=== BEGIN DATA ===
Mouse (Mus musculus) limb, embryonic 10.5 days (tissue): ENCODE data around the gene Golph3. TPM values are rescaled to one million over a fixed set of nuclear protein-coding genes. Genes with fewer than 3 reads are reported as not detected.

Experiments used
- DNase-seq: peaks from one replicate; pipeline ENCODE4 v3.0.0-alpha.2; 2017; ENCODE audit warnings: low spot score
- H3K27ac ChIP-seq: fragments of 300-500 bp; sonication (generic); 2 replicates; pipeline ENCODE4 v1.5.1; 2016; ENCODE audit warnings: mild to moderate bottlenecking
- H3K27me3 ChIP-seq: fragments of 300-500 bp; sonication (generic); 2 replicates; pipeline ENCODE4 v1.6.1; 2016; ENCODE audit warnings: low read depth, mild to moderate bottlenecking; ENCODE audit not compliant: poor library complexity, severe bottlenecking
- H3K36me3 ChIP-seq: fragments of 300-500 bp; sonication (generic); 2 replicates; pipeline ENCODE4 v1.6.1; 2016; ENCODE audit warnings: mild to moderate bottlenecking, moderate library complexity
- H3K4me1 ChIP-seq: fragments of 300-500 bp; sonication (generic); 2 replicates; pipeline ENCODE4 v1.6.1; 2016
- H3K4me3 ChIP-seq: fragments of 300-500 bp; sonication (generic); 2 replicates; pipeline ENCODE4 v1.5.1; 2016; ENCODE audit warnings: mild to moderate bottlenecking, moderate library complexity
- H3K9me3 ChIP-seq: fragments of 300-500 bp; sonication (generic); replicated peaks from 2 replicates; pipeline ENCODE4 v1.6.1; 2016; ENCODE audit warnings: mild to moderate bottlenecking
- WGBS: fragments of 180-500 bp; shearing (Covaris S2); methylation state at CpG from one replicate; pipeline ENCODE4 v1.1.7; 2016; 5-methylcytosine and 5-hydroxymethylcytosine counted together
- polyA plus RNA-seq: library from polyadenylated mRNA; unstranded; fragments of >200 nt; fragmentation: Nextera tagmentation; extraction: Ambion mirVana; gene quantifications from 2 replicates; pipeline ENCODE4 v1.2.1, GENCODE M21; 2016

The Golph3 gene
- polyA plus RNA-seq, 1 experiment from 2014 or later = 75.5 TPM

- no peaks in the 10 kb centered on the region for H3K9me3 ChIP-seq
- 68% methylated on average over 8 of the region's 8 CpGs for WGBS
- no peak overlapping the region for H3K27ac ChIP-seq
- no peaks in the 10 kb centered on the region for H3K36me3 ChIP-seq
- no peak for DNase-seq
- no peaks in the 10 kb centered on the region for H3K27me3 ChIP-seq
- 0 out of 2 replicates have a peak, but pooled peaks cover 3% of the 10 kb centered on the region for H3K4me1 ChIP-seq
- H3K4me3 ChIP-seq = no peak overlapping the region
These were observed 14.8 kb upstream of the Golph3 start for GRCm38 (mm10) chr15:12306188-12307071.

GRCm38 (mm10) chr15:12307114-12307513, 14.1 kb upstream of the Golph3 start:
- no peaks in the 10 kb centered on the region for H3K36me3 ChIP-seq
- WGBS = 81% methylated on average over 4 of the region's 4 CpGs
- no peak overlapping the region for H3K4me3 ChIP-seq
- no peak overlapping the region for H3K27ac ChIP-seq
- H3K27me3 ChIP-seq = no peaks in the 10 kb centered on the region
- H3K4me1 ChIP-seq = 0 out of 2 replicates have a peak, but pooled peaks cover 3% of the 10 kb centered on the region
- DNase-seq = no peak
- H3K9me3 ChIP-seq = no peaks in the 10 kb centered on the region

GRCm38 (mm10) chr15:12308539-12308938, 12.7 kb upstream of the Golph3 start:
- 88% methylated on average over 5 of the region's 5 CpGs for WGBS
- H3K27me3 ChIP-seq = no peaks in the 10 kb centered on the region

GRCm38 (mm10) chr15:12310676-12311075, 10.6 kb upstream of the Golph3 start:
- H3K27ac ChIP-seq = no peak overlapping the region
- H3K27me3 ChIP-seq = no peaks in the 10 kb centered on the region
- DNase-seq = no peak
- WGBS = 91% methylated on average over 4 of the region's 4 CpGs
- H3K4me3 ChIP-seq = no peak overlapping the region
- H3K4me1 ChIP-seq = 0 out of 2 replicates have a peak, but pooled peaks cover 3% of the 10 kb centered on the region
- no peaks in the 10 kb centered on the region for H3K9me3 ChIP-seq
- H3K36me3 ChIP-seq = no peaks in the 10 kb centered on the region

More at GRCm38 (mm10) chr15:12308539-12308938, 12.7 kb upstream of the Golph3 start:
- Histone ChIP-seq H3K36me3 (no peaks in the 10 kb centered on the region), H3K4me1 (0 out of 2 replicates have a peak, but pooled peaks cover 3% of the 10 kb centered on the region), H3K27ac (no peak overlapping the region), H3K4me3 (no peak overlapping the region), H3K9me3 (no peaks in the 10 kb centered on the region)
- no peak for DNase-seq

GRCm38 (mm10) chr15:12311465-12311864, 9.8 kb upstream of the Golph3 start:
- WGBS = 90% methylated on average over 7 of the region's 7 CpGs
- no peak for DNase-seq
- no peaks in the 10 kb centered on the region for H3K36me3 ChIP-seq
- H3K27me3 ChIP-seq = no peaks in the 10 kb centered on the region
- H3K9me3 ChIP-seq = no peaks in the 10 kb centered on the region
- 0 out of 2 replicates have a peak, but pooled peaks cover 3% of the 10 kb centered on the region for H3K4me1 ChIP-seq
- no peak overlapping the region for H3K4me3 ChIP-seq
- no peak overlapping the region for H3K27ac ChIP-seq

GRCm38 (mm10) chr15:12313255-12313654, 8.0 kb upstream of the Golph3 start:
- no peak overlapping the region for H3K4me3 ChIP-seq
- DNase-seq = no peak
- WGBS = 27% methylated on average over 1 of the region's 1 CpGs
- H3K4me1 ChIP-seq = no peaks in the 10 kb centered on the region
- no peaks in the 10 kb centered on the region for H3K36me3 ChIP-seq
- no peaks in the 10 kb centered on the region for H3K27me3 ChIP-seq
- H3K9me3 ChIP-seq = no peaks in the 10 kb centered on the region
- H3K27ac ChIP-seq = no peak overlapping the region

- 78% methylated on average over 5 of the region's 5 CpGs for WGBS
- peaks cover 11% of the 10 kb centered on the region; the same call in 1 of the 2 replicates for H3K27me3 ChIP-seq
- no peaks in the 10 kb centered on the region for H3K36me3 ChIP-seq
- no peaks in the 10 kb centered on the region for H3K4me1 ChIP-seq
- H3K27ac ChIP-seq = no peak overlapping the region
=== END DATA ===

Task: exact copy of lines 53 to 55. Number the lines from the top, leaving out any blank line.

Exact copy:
- 0 out of 2 replicates have a peak, but pooled peaks cover 3% of the 10 kb centered on the region for H3K4me1 ChIP-seq
- no peak overlapping the region for H3K4me3 ChIP-seq
- no peak overlapping the region for H3K27ac ChIP-seq